The Muslim burial rite of bathing a body before the funeral may be waived if those performing it are not trained to deal with Covid-19 and not wearing protective gear.
According to Deanna Bessick, spokeswoman for the province’s emergency medical services (EMS) and forensic pathology services, the virus – spread by droplets, either from person-to-person or from contaminated surfaces – can still be active on a body a week after death.
The virus can survive on surfaces for some time (hours to days) depending on the environment and surface.
“The exact time is not known; it is therefore critical that the deceased and the clothing and the property of the deceased is treated as infectious,” Ms Bessick said.
Workshops would be held to explain the procedures for those preparing Covid-19-infected bodies for burial, she said.
Covid-19 deaths, she added, were deemed to be death due to natural causes so the cases would not be admitted to the forensic pathology services.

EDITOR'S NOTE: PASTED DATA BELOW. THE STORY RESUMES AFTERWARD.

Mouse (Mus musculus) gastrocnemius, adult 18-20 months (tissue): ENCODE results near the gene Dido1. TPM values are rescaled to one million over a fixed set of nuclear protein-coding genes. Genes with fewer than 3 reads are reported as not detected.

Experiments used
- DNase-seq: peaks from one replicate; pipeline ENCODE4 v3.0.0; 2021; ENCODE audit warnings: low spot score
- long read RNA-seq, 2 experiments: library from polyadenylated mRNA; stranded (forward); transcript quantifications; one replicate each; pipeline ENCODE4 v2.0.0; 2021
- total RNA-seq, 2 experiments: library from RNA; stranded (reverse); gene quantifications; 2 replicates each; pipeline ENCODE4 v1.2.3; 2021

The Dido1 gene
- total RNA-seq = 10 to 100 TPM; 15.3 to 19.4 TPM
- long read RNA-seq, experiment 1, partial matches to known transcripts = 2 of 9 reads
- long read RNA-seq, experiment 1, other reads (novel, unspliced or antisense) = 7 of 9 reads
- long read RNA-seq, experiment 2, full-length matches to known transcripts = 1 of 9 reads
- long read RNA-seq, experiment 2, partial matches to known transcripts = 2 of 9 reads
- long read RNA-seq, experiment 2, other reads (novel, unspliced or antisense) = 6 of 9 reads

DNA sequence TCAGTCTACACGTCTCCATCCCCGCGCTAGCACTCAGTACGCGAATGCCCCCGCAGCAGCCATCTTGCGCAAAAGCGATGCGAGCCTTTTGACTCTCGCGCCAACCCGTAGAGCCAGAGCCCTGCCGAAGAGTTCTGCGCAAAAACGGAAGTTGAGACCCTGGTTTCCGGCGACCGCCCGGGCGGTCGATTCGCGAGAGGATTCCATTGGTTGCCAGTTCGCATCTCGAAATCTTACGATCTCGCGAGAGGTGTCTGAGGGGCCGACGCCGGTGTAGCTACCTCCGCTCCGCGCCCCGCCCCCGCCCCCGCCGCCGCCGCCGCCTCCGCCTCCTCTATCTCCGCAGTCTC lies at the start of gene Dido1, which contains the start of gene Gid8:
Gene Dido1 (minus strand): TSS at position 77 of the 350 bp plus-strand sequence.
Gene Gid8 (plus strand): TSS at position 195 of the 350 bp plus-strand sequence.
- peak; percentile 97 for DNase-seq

The Muslim Judicial Council (MJC) has set out guidelines for Covid-19 janaa-iz (funerals) in accordance with precautions set out by the Western Cape Department of Health.
The MJC guide was signed by second deputy president Sheikh Riad Fataar and updated on Thursday April 2.
It says personal protective equipment (PPE) must be worn by those washing the body; and the ghusl (wash) facility, bier and hearse must be disinfected.
The ghusl must be performed by a registered Muslim undertaker and a trained toekamanie (washer).
Two people in full PPE may conduct the ghusl and two others, also kitted out, may assist.
If these requirements are not met the “ghusl must not take place” says the MJC statement.
“The mayit (deceased) will only be placed in two plastic bags and thereafter, be wrapped in a kafan (shrouded in a white cloth).”
All cotton, cloths, swabs and the clothing the deceased wore at the time of death must be discarded as medical waste.
No touching or kissing of the forehead or any other part of the mayit is allowed.